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by Frank T. Proctor
Download Damned Notions of Liberty: Slavery, Culture, and Power in Colonial Mexico, 1640-1769 (Diálogos Series) fb2
Americas
  • Author:
    Frank T. Proctor
  • ISBN:
    0826349668
  • ISBN13:
    978-0826349668
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  • Publisher:
    University of New Mexico Press (November 15, 2010)
  • Pages:
    296 pages
  • Subcategory:
    Americas
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Prior to 1640, when the regular slave trade to New Spain ended, colonial Mexico was the second largest . has been added to your Cart. Find all the books, read about the author, and more.

Prior to 1640, when the regular slave trade to New Spain ended, colonial Mexico was the second largest slaveholding society in the New World.

Damned Notions of Liberty book. Prior to 1640, when the regular slave trade to New Spain ended, colonial Mexico was the second largest slaveholding society in the New World. Even so, slaves of African descent in Mexico were surrounded by a much larger indigenous majority, and by the second half of the seventeenth century there were more free Afromexicans than slaves in the colony.

Slavery and the Commerce Power: How the Struggle Against the Interstate Slave Trade Led to the Civil War. New Haven, CT: Yale University Press, 2006. xii + 228 pp. ISBN 0-300-11470-2, $ 4. 0 (cloth).

Frank t. proctor III. 'Damned Notions of Liberty': Slavery, Culture, and Power in Colonial Mexico, 1640-1769. Albuquerque: University of New Mexico Press. 273 pp. ISBN 978-0-8263-4966-8. In providing a series of intertwined yet capably stand-alone chapters examining slavery during portions of the seventeenth and eighteenth centuries from the standpoint of labour, marriage and community, magic, violence, resistance, and liberty, Proctor cements his position among the ranks of current scholars engaged in systematically demolishing characterizations of Mexico as lacking a significant African past. Proctor II. Download PDF book format. Proctor, Frank . 1970-. Publication, Distribution, et. Albuquerque. University of New Mexico Press, (c)2010. Choose file format of this book to download: pdf chm txt rtf doc. Download this format book. Damned notions of liberty : slavery, culture, and power in colonial Mexico, 1640-1769 Frank T. Book's title: Damned notions of liberty : slavery, culture, and power in colonial Mexico, 1640-1769 Frank T. Library of Congress Control Number: 2010023986. Physical Description: xiv, 282 p. : ill. ;, 23 cm. Series Statement: Dia?logos series. Bibliography, etc. Note

Damned Notions of Liberty explores the lived experience of slavery from the perspective of slaves themselves to reveal how the enslaved may have conceptualized and contested their subordinated social positions in New Spain's middle colonial period (roughly 1630-1760s).

Damned Notions of Liberty explores the lived experience of slavery from the perspective of slaves themselves to reveal how the enslaved may have conceptualized and contested their subordinated social positions in New Spain's middle colonial period (roughly 1630-1760s)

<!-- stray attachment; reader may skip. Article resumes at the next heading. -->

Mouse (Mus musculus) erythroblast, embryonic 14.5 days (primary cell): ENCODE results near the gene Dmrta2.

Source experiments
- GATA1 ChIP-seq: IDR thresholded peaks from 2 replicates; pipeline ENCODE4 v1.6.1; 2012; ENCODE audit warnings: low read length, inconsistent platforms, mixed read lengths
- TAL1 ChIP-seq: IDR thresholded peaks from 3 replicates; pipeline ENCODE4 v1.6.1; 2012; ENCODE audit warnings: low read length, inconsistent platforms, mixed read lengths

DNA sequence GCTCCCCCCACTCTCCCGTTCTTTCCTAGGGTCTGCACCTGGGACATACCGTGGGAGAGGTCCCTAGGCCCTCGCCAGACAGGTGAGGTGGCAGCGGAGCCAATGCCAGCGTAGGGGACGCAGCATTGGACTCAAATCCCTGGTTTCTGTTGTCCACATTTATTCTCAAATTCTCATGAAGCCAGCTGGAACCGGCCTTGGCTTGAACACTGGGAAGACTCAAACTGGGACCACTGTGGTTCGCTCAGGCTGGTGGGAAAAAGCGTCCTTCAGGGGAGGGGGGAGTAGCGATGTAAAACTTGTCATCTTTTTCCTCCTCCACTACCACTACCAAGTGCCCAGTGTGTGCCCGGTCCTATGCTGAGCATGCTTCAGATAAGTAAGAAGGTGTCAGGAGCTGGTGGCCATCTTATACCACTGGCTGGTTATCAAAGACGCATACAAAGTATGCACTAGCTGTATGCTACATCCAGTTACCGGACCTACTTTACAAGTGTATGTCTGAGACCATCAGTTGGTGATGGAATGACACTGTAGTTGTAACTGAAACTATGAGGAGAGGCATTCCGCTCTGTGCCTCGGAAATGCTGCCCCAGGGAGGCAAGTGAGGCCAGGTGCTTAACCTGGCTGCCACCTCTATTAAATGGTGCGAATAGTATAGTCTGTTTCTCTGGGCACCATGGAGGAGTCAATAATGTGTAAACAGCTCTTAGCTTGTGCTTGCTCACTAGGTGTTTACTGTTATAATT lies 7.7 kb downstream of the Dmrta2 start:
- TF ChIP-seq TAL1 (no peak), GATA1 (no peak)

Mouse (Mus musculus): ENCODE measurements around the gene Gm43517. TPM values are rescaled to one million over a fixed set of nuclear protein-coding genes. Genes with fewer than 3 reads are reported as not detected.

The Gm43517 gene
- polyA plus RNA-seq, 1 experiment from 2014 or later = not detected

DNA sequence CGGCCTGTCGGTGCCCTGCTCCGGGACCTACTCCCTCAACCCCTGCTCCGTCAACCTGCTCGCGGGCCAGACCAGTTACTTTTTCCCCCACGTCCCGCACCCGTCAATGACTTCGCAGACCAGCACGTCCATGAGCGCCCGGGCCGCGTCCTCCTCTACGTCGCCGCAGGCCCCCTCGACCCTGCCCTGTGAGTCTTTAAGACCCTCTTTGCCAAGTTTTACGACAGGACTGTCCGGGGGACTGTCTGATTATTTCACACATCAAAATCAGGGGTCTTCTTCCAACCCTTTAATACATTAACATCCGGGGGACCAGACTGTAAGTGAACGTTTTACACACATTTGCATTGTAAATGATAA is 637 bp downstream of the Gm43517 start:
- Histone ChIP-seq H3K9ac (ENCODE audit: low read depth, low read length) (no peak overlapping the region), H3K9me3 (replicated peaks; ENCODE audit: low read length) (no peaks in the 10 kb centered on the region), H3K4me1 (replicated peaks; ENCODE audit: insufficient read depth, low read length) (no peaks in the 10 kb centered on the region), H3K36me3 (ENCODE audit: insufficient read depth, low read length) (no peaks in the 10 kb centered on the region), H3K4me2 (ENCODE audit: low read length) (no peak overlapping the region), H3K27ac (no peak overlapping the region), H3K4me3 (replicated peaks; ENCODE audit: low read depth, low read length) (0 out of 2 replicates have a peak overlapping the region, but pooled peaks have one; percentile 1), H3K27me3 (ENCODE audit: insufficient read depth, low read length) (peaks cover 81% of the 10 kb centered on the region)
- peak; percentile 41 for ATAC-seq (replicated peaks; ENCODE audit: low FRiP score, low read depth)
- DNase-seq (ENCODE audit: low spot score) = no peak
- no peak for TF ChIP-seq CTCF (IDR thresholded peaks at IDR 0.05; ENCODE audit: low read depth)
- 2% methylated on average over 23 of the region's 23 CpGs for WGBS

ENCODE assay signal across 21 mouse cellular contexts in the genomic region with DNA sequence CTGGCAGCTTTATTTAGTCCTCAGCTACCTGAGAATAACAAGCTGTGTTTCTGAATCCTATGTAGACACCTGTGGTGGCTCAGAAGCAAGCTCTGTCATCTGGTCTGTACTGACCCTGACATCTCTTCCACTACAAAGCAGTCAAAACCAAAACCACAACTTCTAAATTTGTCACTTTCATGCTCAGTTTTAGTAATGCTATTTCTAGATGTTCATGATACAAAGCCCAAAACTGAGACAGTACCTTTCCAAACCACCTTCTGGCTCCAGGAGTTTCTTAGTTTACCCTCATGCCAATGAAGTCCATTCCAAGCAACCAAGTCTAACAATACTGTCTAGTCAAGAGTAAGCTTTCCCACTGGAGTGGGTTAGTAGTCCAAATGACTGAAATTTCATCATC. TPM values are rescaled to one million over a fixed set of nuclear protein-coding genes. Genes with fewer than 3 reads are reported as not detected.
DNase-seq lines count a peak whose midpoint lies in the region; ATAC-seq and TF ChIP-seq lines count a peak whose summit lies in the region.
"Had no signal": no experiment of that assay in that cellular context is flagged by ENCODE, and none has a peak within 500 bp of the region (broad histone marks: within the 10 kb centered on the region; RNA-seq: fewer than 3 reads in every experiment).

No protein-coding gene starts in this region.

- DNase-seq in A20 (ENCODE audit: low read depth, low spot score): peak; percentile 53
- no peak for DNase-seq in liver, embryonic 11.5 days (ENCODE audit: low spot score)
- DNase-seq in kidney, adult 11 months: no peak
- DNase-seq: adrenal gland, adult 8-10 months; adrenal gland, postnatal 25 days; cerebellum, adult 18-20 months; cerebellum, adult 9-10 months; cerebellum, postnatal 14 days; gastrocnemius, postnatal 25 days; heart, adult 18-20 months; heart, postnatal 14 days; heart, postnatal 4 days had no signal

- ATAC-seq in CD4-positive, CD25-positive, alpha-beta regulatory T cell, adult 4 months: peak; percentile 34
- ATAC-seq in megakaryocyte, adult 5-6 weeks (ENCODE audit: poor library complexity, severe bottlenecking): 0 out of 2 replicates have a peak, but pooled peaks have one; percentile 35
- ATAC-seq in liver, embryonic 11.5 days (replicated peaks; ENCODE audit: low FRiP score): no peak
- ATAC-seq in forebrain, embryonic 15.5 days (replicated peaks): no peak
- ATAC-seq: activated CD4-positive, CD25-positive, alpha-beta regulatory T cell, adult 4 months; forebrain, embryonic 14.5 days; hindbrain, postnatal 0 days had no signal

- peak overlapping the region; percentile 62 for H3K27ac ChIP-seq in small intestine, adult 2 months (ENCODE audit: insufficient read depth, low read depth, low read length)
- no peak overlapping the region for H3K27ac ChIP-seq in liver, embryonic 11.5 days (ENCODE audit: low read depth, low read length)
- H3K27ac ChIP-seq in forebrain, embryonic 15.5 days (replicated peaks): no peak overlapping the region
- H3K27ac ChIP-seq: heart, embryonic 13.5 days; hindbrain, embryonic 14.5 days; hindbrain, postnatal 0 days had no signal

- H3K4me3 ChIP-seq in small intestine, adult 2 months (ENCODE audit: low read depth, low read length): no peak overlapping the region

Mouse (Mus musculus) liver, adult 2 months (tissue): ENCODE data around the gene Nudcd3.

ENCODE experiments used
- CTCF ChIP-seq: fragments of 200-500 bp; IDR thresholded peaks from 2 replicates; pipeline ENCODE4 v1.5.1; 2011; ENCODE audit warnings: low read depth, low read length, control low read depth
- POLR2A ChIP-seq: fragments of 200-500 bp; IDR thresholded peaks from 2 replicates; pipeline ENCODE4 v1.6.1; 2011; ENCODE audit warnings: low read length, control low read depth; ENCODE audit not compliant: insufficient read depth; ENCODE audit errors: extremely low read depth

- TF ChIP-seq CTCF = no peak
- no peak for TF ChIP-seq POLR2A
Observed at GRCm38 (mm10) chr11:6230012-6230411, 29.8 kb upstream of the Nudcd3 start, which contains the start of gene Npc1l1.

Proctor, Frank . Note: Includes bibliographical references (p. 253-271) and index.

Proctor, Frank . 253-271) and index

Culture, and Power in Colonial Mexico, 1640–1769 (Albuquerque, 2010), 22–25. See Bennett, Africans in Colonial Mexico, 22–27.

85 Frank T. Proctor III, Damned Notions of Liberty : Slavery, Culture, and Power in Colonial Mexico, 1640–1769 (Albuquerque, 2010), 22–25. This Afro-Mexican population was increasingly free, rather than enslaved, by the eighteenth century. 86 Africans and their descendants formed black confraternities in cities from Mexico to Lima, under the umbrella of the Catholic Church, from the earliest times through to the eigh- teenth century.

Albequerque: University of New Mexico Press, 2010. Proctor, Damned Notions of Liberty : Slavery, Culture, and Power in Colonial Mexico, 1640–1769. Albequerque: University of New Mexico Press, 2010. University of New Mexico, Albuquerque.

Prior to 1640, when the regular slave trade to New Spain ended, colonial Mexico was the second largest slaveholding society in the New World. Even so, slaves of African descent in Mexico were surrounded by a much larger indigenous majority, and by the second half of the seventeenth century there were more free Afromexicans than slaves in the colony. While it seems logical to assume that these unique demographic conditions may have created a situation ripe for slaves to challenge their oppression, Proctor's study reexamines those assumptions.

Damned Notions of Liberty explores the lived experience of slavery from the perspective of slaves themselves to reveal how the enslaved may have conceptualized and contested their subordinated social positions in New Spain's middle colonial period (roughly 1630-1760s). Relying heavily on trials from civil, ecclesiastical, and Inquisitorial courts, the study offers a detailed examination of some of the central issues to the culture of slavery--labor, family, cultural community, individual and collective agency, and access to liberation--to provide a more integrated picture of slavery in colonial Mexico.